The #1 New York Times bestselling dramatic serial novel and inspiration for the Oscar-nominated film of the same name starring Tom Hanks, the “literary event” (Entertainment Weekly) of The Green Mile is now available in its entirety.
When The Green Mile first appeared, serialized as one volume per month, Stephen King’s The Green Mile was an unprecedented publishing triumph: all six volumes ended up on the New York Times bestseller list—simultaneously—and delighted millions of fans the world over.
Welcome to Cold Mountain Penitentiary, home to the Depression-worn men of E Block. Convicted killers all, each awaits his turn to walk the Green Mile, keeping a date with “Old Sparky,” Cold Mountain’s electric chair. Prison guard Paul Edgecombe has seen his share of oddities in his years working the Mile. But he’s never seen anyone like John Coffey, a man with the body of a giant and the mind of a child, condemned for a crime terrifying in its violence and shocking in its depravity. In this place of ultimate retribution, Edgecombe is about to discover the terrible, wondrous truth about Coffey, a truth that will challenge his most cherished beliefs…and yours.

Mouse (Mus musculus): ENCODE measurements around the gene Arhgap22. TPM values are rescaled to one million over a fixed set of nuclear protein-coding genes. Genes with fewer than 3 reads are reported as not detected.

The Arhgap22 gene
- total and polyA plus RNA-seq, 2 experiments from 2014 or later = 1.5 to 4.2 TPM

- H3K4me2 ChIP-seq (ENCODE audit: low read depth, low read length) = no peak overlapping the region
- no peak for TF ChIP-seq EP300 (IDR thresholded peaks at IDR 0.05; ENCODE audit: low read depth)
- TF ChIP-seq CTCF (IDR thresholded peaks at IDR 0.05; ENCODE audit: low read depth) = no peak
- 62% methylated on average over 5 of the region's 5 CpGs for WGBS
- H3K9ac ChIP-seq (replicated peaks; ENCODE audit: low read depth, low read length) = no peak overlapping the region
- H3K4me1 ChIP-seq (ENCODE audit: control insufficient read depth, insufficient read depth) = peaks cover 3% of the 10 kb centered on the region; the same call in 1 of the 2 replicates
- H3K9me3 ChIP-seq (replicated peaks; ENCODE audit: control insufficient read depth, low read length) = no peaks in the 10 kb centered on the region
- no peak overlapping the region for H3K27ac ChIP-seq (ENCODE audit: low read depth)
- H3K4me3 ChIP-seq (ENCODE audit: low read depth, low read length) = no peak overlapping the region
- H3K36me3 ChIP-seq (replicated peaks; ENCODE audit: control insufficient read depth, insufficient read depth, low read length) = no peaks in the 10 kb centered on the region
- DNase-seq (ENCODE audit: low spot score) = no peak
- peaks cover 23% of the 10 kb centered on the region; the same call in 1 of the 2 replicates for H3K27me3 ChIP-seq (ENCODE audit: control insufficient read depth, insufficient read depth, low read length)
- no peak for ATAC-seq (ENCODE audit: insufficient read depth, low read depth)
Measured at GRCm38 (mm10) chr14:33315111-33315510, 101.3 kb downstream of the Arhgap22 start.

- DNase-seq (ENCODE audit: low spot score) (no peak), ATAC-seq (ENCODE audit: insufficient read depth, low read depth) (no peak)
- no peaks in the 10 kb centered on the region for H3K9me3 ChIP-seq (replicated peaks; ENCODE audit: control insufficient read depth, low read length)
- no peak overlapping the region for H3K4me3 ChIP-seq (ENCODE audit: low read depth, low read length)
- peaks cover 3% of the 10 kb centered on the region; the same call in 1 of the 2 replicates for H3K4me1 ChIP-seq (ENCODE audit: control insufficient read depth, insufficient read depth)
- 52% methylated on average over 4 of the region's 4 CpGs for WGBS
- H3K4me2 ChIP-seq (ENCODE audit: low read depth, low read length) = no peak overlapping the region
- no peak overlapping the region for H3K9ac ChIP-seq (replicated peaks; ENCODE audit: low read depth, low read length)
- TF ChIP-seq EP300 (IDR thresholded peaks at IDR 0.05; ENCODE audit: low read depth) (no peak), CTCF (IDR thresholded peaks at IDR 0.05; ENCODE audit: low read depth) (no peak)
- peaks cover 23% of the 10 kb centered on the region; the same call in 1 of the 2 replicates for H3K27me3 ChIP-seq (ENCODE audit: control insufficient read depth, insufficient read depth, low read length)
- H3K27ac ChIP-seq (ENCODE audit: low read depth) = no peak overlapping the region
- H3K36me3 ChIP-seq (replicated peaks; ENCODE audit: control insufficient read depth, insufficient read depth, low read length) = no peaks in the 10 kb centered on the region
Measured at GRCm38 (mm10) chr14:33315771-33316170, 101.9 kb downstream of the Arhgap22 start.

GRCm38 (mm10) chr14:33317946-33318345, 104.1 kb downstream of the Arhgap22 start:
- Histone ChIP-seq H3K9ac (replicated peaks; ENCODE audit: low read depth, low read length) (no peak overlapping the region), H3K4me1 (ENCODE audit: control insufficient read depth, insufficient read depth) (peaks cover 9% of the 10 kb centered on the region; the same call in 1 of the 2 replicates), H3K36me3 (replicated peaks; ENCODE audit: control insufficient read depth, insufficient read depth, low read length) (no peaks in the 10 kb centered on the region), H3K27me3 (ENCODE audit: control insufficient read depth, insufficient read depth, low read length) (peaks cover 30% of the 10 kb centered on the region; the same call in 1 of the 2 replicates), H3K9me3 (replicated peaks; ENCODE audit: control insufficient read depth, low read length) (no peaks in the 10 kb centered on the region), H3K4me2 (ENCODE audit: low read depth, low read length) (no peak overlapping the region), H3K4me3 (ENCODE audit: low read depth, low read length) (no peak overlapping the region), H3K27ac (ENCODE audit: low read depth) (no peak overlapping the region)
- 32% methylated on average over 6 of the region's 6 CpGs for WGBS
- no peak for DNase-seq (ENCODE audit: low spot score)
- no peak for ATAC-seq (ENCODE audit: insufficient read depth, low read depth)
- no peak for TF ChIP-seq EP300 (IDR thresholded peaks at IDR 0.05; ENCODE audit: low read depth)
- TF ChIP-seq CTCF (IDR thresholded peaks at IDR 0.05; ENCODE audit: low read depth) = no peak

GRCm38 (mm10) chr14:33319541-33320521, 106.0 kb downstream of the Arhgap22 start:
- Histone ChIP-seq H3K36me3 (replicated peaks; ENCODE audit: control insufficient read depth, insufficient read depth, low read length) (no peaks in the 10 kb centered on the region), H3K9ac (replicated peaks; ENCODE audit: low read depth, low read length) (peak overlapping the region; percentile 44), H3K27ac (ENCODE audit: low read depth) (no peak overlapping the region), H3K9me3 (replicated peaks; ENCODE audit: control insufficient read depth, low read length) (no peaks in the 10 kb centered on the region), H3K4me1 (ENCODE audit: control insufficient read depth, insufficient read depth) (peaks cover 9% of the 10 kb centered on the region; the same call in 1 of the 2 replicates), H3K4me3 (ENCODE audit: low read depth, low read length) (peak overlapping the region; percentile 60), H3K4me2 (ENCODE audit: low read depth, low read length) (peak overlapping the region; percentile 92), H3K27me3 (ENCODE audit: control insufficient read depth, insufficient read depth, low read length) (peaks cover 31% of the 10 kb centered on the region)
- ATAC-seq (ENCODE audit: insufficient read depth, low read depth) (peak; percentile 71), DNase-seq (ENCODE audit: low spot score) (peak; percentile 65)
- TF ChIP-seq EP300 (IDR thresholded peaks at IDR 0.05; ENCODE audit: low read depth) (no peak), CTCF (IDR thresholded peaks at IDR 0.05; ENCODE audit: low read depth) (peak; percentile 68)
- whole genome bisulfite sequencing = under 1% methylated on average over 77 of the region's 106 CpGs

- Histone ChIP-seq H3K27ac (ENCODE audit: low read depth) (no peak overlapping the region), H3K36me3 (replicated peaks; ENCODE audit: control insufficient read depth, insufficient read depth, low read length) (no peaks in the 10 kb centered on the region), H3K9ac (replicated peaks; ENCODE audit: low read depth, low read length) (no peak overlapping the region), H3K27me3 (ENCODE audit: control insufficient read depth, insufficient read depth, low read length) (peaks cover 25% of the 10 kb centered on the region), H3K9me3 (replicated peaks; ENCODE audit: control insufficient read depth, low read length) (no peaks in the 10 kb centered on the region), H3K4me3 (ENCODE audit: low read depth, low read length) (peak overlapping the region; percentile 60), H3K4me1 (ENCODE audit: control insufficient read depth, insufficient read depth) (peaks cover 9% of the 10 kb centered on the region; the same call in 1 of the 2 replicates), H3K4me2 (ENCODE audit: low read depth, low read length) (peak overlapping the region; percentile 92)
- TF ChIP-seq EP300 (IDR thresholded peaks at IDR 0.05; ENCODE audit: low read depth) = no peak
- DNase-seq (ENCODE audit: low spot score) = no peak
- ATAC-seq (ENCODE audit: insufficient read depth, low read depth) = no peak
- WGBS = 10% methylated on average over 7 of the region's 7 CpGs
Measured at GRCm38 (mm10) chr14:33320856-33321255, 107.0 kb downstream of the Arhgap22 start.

Review From Amazon[dot]com
This novel taps into what Stephen King does best: character-driven storytelling. The setting is the small “death house” of a Southern prison in 1932. The charming narrator is an old man looking back on the events, decades later. Maybe it’s a little too cute, maybe the pathos is laid on a little thick, but it’s hard to resist the colorful personalities and simple wonders of this supernatural tale. As Time magazine put it, “Like the best popular art, The Green Mile has the courage of its cornier convictions … the palpable sense of King’s sheer, unwavering belief in his tale is what makes the novel work as well as it finally does.” And it’s not a bad choice for giving to someone who doesn’t understand the appeal of Stephen King, because the one scene that is out-and-out gruesome can be easily skipped by the squeamish. The Green Mile was nominated for a 1997 Bram Stoker Award.